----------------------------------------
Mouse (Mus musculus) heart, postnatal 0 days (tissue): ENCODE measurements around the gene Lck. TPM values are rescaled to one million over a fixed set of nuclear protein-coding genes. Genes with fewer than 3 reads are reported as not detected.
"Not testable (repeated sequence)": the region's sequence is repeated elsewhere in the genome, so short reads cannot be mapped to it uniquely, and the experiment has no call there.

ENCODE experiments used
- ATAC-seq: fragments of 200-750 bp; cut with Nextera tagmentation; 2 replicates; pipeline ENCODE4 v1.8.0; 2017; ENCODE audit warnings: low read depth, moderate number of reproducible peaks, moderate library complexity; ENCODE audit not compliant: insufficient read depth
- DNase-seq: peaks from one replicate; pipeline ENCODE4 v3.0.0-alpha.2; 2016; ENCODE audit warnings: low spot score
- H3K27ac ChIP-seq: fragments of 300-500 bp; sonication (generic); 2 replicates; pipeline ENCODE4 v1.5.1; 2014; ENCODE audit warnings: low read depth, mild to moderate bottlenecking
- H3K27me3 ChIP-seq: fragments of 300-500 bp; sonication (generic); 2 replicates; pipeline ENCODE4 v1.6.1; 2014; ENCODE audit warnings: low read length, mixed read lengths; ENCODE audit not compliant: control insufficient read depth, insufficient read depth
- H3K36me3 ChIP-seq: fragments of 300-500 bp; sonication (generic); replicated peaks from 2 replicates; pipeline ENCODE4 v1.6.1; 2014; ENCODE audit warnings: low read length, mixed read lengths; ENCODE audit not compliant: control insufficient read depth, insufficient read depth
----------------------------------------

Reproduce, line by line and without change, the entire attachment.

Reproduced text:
Mouse (Mus musculus) heart, postnatal 0 days (tissue): ENCODE measurements around the gene Lck. TPM values are rescaled to one million over a fixed set of nuclear protein-coding genes. Genes with fewer than 3 reads are reported as not detected.
"Not testable (repeated sequence)": the region's sequence is repeated elsewhere in the genome, so short reads cannot be mapped to it uniquely, and the experiment has no call there.

ENCODE experiments used
- ATAC-seq: fragments of 200-750 bp; cut with Nextera tagmentation; 2 replicates; pipeline ENCODE4 v1.8.0; 2017; ENCODE audit warnings: low read depth, moderate number of reproducible peaks, moderate library complexity; ENCODE audit not compliant: insufficient read depth
- DNase-seq: peaks from one replicate; pipeline ENCODE4 v3.0.0-alpha.2; 2016; ENCODE audit warnings: low spot score
- H3K27ac ChIP-seq: fragments of 300-500 bp; sonication (generic); 2 replicates; pipeline ENCODE4 v1.5.1; 2014; ENCODE audit warnings: low read depth, mild to moderate bottlenecking
- H3K27me3 ChIP-seq: fragments of 300-500 bp; sonication (generic); 2 replicates; pipeline ENCODE4 v1.6.1; 2014; ENCODE audit warnings: low read length, mixed read lengths; ENCODE audit not compliant: control insufficient read depth, insufficient read depth
- H3K36me3 ChIP-seq: fragments of 300-500 bp; sonication (generic); replicated peaks from 2 replicates; pipeline ENCODE4 v1.6.1; 2014; ENCODE audit warnings: low read length, mixed read lengths; ENCODE audit not compliant: control insufficient read depth, insufficient read depth